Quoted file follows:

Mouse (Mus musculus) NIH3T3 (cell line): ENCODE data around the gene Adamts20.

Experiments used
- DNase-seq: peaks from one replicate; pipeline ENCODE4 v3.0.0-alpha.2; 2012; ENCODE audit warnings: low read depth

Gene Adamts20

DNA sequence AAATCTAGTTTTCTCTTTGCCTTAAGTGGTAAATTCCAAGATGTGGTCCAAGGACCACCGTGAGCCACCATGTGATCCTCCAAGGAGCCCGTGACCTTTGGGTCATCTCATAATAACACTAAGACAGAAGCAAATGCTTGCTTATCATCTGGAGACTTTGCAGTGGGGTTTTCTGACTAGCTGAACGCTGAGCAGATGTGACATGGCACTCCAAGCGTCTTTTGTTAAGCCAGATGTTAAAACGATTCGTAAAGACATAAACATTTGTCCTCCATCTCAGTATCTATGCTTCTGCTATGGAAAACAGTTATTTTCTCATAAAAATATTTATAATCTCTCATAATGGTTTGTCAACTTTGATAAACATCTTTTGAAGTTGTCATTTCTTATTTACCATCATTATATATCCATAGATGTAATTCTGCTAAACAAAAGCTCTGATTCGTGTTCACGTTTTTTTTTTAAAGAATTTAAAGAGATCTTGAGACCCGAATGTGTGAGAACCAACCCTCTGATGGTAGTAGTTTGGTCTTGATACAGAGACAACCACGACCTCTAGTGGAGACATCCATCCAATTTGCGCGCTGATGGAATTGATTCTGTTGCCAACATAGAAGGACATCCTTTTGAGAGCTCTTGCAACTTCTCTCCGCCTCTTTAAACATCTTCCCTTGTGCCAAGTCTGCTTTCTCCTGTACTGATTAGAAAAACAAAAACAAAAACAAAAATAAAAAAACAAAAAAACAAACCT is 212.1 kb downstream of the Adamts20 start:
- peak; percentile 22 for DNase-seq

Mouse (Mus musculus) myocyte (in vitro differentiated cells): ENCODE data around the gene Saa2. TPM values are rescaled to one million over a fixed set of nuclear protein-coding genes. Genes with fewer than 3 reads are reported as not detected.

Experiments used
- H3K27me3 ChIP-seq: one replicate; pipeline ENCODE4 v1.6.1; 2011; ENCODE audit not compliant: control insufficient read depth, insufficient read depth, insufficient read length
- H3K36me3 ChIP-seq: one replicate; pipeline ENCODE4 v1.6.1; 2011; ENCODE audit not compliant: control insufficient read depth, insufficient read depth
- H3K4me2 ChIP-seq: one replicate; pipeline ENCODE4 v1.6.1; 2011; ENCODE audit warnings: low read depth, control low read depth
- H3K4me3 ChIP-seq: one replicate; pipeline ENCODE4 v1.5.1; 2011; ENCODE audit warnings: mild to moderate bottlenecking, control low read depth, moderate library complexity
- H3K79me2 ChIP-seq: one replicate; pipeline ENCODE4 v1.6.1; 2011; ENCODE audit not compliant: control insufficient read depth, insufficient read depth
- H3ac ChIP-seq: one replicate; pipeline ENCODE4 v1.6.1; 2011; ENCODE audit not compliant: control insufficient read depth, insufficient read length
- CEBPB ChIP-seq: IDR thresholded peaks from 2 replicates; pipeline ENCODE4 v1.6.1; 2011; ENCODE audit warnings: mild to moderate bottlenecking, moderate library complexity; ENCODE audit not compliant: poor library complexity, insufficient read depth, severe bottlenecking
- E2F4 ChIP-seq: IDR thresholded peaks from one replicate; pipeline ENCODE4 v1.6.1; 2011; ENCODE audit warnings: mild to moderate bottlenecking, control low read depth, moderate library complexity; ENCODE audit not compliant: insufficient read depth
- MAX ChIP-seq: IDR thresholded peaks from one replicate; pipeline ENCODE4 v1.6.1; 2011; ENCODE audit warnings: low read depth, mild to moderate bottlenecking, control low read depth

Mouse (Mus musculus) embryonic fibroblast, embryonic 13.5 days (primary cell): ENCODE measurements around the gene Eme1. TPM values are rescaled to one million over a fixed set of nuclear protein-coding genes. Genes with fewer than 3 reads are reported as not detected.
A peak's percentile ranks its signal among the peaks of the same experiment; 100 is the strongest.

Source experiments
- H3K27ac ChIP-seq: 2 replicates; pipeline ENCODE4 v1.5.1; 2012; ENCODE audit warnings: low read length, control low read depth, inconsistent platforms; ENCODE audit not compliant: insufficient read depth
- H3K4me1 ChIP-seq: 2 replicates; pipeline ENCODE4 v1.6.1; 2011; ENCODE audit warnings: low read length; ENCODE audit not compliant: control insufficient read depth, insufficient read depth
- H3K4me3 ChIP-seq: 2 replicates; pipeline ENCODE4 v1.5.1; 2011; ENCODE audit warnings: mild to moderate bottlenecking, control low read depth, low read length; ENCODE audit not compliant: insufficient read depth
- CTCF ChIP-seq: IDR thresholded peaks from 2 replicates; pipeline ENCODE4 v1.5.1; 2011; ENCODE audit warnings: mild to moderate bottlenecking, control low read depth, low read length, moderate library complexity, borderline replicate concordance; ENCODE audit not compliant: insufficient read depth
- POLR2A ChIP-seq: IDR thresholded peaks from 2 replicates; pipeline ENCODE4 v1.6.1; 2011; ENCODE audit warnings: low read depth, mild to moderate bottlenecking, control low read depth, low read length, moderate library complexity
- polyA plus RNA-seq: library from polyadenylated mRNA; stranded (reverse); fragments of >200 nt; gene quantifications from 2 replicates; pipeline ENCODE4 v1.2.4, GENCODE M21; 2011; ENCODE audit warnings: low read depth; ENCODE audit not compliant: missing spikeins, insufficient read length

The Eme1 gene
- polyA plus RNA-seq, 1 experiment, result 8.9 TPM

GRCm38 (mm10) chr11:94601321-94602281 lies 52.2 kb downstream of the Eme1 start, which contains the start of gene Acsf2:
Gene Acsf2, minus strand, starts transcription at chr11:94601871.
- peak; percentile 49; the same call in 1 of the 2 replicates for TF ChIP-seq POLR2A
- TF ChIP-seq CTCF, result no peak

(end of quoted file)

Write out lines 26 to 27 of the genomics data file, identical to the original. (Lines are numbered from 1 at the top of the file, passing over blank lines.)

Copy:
- polyA plus RNA-seq: library from polyadenylated mRNA; stranded (reverse); fragments of >200 nt; gene quantifications from 2 replicates; pipeline ENCODE4 v1.2.4, GENCODE M21; 2011; ENCODE audit warnings: low read depth; ENCODE audit not compliant: missing spikeins, insufficient read length

The Eme1 gene